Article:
EMOTION AMPLIFIER THESAURUS

INEBRIATION



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HELPFUL TIP:

Amplifiers are conditions that enhance emotions, causing characters to become more volatile. This often leads to impaired decision-making, hasty actions and, best of all, mistakes. When utilizing an amplifier to generate conflict, think carefully about setting choices and which environments will naturally escalate emotion. An amplifier can also be perfect for triggering your character’s negative traits; the resulting fallout will draw attention to how his flaws trip him up and hold him back.
DEFINITION:
Intoxication; a state of exhilaration or stupefaction, usually caused by alcohol

PHYSICAL SIGNALS AND BEHAVIORS:
A weaving walk
A slurred voice
Giggling, excessive laughter
Waving the arms in slow motion
Poor hand-eye coordination
Poor depth perception (stumbling over obstacles, missing a chair when sitting)
Excessive dancing or celebrating
Hooting, yelling, shouting, and swearing
Speaking unfiltered thoughts
Overreacting
Misjudging the emotions of others
Falling into people, crashing into objects
Holding onto the wall when walking
Using shuffling steps
A lurching walk or run
Hunching over
Leaning too closely to people
Increased touches through movement and gesturing
A relaxed posture
Spilling food or drinks
Slowly tilting the head
Sloppy eating
Closing one’s eyes
Shifting the body back and forth to find balance
Leaning, standing, or sitting at an angle
Sweating
Talking too loudly
Glittering or glowing eyes
Slowed reflexes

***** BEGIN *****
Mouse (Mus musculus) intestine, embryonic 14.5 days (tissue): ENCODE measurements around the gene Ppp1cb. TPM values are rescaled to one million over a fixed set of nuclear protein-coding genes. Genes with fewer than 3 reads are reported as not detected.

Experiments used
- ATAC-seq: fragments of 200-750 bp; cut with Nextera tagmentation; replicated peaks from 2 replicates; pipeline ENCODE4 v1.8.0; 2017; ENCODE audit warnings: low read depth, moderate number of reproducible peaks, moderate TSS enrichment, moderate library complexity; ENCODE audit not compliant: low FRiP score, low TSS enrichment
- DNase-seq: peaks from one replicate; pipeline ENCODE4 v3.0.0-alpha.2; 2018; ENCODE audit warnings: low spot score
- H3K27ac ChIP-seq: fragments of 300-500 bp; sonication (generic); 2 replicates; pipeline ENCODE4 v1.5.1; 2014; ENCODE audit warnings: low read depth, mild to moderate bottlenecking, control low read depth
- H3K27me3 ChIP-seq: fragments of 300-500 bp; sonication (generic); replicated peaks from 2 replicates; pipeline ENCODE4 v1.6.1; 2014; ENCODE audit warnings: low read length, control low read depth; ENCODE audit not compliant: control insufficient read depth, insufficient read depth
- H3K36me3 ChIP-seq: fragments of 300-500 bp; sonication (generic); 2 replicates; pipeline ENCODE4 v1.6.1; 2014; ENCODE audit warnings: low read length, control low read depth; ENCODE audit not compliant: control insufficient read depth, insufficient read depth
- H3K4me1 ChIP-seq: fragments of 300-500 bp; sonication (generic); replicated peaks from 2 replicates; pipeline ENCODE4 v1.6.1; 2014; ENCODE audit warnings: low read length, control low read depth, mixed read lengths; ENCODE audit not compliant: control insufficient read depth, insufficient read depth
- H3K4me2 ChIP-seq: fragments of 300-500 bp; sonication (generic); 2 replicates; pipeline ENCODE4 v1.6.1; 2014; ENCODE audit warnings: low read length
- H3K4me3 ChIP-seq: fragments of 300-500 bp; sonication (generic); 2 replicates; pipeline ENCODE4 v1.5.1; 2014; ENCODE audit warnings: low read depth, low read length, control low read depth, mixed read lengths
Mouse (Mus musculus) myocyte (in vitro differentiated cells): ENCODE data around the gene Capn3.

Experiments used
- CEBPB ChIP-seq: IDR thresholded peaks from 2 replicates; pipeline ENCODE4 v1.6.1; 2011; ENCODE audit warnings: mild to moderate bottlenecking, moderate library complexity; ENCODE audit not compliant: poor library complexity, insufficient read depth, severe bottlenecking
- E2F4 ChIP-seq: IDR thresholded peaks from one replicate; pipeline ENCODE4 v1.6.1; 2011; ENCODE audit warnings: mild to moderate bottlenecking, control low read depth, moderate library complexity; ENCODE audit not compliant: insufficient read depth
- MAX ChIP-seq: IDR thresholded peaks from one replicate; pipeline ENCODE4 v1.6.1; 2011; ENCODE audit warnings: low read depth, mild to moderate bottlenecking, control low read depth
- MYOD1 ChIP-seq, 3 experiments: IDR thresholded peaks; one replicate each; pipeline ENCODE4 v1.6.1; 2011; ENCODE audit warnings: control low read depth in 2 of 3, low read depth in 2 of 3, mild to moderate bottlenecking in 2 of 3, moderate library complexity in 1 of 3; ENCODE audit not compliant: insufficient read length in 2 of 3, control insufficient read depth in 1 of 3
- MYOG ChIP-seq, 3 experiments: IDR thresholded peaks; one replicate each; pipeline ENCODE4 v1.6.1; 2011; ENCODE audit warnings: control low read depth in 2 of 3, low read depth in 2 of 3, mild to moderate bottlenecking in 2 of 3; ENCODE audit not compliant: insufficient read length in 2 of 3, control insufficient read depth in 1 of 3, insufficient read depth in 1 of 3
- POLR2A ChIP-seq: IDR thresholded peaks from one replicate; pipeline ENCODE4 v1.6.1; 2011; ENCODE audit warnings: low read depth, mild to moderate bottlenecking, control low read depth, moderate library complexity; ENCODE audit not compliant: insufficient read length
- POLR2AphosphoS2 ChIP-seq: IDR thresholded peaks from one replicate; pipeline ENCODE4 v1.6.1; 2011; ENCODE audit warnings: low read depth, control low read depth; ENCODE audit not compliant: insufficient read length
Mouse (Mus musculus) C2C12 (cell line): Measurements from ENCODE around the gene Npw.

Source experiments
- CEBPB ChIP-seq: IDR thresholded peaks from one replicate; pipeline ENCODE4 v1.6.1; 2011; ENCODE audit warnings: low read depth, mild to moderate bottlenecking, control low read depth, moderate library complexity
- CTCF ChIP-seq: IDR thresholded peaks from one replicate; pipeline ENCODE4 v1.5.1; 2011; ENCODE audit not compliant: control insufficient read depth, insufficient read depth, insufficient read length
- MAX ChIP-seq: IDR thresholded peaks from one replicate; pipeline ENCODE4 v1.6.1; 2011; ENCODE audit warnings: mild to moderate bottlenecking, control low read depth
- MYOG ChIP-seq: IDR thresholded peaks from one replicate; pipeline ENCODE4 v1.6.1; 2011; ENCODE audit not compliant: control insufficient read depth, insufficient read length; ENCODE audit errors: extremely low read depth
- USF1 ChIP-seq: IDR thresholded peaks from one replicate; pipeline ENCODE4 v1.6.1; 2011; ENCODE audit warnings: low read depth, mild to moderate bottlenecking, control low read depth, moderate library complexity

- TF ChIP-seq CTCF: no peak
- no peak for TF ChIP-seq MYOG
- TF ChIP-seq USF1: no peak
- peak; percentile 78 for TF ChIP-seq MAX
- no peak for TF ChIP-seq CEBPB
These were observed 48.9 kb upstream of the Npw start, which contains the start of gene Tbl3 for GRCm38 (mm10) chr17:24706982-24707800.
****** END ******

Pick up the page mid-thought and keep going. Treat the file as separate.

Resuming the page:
Blinking rapidly to focus on something
Beer breath
Easy camaraderie (hugging, touching), even with strangers
Talking too much or interrupting others
Pulling pranks or committing petty crimes for fun

INTERNAL SENSATIONS:
Tunnel vision
Nausea
Feeling like the room is spinning
A tingling or fuzzy feeling in the body

MENTAL RESPONSES:
A desire to socialize, talk with, and interact with others
A decreased sense of personal space
Taking risks
Poor judgment
A sense of courage; feeling the need to act
Losing track of time
Increased aggression
Missing or misinterpreting negative body language cues
Slowed reactions and responses
A loss of inhibitions
Increased sense of kinship and affection: I love you, man!
Immunity to embarrassment
Believing that one is more suave, charming, or intelligent than one really is
Assuming that everyone else is just as inebriated

CUES OF ACUTE OR LONG TERM INEBRIATION:
Collapsing
Yawning, falling asleep, passing out
Vomiting
Blackouts
Alcohol poisoning
Loss of bladder control

CUES OF SUPPRESSED INEBRIATION:
Insisting that one is sober or fine
Attempting to prove soberness (walking a line, touching the nose)
Forcing eyes as wide as they’ll go
Deflecting: He’s way more drunk than me
Avoiding eye contact

WRITERS TIP:
Depending on how quickly the liver metabolizes alcohol, inebriation symptoms will vary from person to person. Weight, body chemistry, and genetics are also factors in how well the body tolerates liquor. Because alcohol has an affinity for water, people with more fat tissue often take longer to reach peak BAC (Blood Alcohol Content).

ASSOCIATED POWER VERBS:
Weave, slip, lurch, jerk, smirk, smile, flirt, swill, gulp, slug, toss, slurp, sip, stumble, point, gesture, slur, mumble, ramble, wave, hug, touch, laugh, joke, shout, grin, snort, lean, pass out

SCENARIOS FOR BUILDING CONFLICT AND TENSION:
Accidentally sharing someone else’s secret when one’s inhibitions are lowered
Flirting with strangers or co-workers when one’s partner is around
Oversharing intimate details about one’s life or past
Offering one’s honest thoughts, unfiltered, in a way that impacts relationships (good or bad)